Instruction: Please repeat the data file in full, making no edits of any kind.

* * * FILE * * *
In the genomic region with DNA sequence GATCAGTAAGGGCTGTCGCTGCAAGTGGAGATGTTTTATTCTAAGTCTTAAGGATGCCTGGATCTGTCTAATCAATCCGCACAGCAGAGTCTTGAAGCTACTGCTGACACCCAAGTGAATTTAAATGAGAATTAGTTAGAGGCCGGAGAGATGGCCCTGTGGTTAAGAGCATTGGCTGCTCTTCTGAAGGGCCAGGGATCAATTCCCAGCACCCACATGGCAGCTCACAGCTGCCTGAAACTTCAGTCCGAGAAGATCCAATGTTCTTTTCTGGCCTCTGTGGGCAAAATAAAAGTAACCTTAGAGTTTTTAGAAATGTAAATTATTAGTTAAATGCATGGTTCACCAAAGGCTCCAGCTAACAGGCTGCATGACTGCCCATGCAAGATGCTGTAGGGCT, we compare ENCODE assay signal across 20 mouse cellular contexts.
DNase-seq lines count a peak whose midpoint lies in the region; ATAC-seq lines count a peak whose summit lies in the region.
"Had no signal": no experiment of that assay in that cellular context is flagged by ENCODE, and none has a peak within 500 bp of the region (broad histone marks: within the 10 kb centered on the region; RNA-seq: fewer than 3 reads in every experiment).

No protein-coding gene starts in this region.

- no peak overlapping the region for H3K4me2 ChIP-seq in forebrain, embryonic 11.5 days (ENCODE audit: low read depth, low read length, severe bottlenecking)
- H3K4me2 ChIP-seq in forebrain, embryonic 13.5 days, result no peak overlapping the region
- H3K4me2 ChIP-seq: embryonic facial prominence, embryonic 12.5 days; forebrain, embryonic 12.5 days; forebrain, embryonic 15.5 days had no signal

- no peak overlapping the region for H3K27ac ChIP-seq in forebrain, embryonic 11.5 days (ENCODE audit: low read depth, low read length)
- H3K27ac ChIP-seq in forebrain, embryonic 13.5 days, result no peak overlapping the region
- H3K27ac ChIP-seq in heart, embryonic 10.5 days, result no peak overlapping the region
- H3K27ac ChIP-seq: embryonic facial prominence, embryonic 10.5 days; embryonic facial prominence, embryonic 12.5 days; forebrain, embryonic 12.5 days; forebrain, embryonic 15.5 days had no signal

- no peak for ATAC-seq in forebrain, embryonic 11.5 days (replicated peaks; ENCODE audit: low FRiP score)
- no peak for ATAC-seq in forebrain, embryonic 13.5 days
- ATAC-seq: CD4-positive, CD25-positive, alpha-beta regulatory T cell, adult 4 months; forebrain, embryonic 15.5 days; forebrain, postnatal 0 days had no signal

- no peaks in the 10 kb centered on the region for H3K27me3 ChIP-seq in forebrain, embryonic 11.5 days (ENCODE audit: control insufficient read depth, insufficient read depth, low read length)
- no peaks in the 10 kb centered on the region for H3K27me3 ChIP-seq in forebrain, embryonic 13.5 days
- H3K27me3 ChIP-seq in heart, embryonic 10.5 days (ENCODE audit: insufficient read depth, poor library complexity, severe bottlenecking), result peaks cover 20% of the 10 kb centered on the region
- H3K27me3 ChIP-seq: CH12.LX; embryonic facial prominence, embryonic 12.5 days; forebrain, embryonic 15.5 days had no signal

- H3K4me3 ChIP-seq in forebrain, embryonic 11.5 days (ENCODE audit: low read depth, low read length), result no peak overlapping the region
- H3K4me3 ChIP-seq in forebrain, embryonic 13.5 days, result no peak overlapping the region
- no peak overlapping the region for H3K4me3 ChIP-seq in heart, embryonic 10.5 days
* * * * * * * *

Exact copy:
In the genomic region with DNA sequence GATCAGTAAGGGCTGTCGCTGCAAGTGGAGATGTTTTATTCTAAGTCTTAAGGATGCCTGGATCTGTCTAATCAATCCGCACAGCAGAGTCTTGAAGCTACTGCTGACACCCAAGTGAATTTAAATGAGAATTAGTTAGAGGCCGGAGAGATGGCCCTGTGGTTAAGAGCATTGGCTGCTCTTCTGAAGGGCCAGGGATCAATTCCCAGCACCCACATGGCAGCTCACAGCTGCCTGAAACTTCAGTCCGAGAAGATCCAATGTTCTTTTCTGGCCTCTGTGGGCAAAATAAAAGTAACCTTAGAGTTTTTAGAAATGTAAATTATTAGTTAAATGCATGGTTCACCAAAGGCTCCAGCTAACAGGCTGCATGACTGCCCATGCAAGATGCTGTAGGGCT, we compare ENCODE assay signal across 20 mouse cellular contexts.
DNase-seq lines count a peak whose midpoint lies in the region; ATAC-seq lines count a peak whose summit lies in the region.
"Had no signal": no experiment of that assay in that cellular context is flagged by ENCODE, and none has a peak within 500 bp of the region (broad histone marks: within the 10 kb centered on the region; RNA-seq: fewer than 3 reads in every experiment).

No protein-coding gene starts in this region.

- no peak overlapping the region for H3K4me2 ChIP-seq in forebrain, embryonic 11.5 days (ENCODE audit: low read depth, low read length, severe bottlenecking)
- H3K4me2 ChIP-seq in forebrain, embryonic 13.5 days, result no peak overlapping the region
- H3K4me2 ChIP-seq: embryonic facial prominence, embryonic 12.5 days; forebrain, embryonic 12.5 days; forebrain, embryonic 15.5 days had no signal

- no peak overlapping the region for H3K27ac ChIP-seq in forebrain, embryonic 11.5 days (ENCODE audit: low read depth, low read length)
- H3K27ac ChIP-seq in forebrain, embryonic 13.5 days, result no peak overlapping the region
- H3K27ac ChIP-seq in heart, embryonic 10.5 days, result no peak overlapping the region
- H3K27ac ChIP-seq: embryonic facial prominence, embryonic 10.5 days; embryonic facial prominence, embryonic 12.5 days; forebrain, embryonic 12.5 days; forebrain, embryonic 15.5 days had no signal

- no peak for ATAC-seq in forebrain, embryonic 11.5 days (replicated peaks; ENCODE audit: low FRiP score)
- no peak for ATAC-seq in forebrain, embryonic 13.5 days
- ATAC-seq: CD4-positive, CD25-positive, alpha-beta regulatory T cell, adult 4 months; forebrain, embryonic 15.5 days; forebrain, postnatal 0 days had no signal

- no peaks in the 10 kb centered on the region for H3K27me3 ChIP-seq in forebrain, embryonic 11.5 days (ENCODE audit: control insufficient read depth, insufficient read depth, low read length)
- no peaks in the 10 kb centered on the region for H3K27me3 ChIP-seq in forebrain, embryonic 13.5 days
- H3K27me3 ChIP-seq in heart, embryonic 10.5 days (ENCODE audit: insufficient read depth, poor library complexity, severe bottlenecking), result peaks cover 20% of the 10 kb centered on the region
- H3K27me3 ChIP-seq: CH12.LX; embryonic facial prominence, embryonic 12.5 days; forebrain, embryonic 15.5 days had no signal

- H3K4me3 ChIP-seq in forebrain, embryonic 11.5 days (ENCODE audit: low read depth, low read length), result no peak overlapping the region
- H3K4me3 ChIP-seq in forebrain, embryonic 13.5 days, result no peak overlapping the region
- no peak overlapping the region for H3K4me3 ChIP-seq in heart, embryonic 10.5 days